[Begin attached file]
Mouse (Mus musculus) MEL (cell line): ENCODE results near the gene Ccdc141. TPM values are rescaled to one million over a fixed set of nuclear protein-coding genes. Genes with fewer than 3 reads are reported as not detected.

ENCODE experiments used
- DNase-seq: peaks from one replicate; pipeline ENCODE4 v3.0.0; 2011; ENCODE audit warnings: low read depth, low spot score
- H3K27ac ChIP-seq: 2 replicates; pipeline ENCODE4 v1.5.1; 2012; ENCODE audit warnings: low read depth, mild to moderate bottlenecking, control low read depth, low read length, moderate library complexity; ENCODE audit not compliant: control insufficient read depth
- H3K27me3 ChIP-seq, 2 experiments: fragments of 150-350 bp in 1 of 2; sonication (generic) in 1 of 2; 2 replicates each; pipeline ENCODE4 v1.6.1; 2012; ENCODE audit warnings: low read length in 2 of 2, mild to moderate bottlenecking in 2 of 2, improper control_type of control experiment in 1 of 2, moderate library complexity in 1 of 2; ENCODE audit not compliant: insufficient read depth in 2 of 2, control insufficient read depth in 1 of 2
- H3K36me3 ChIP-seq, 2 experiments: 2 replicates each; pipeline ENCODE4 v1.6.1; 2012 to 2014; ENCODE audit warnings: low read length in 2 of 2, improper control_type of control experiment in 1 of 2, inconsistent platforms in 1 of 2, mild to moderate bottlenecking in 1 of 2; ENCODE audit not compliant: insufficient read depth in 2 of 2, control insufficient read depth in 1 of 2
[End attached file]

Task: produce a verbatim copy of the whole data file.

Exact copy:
Mouse (Mus musculus) MEL (cell line): ENCODE results near the gene Ccdc141. TPM values are rescaled to one million over a fixed set of nuclear protein-coding genes. Genes with fewer than 3 reads are reported as not detected.

ENCODE experiments used
- DNase-seq: peaks from one replicate; pipeline ENCODE4 v3.0.0; 2011; ENCODE audit warnings: low read depth, low spot score
- H3K27ac ChIP-seq: 2 replicates; pipeline ENCODE4 v1.5.1; 2012; ENCODE audit warnings: low read depth, mild to moderate bottlenecking, control low read depth, low read length, moderate library complexity; ENCODE audit not compliant: control insufficient read depth
- H3K27me3 ChIP-seq, 2 experiments: fragments of 150-350 bp in 1 of 2; sonication (generic) in 1 of 2; 2 replicates each; pipeline ENCODE4 v1.6.1; 2012; ENCODE audit warnings: low read length in 2 of 2, mild to moderate bottlenecking in 2 of 2, improper control_type of control experiment in 1 of 2, moderate library complexity in 1 of 2; ENCODE audit not compliant: insufficient read depth in 2 of 2, control insufficient read depth in 1 of 2
- H3K36me3 ChIP-seq, 2 experiments: 2 replicates each; pipeline ENCODE4 v1.6.1; 2012 to 2014; ENCODE audit warnings: low read length in 2 of 2, improper control_type of control experiment in 1 of 2, inconsistent platforms in 1 of 2, mild to moderate bottlenecking in 1 of 2; ENCODE audit not compliant: insufficient read depth in 2 of 2, control insufficient read depth in 1 of 2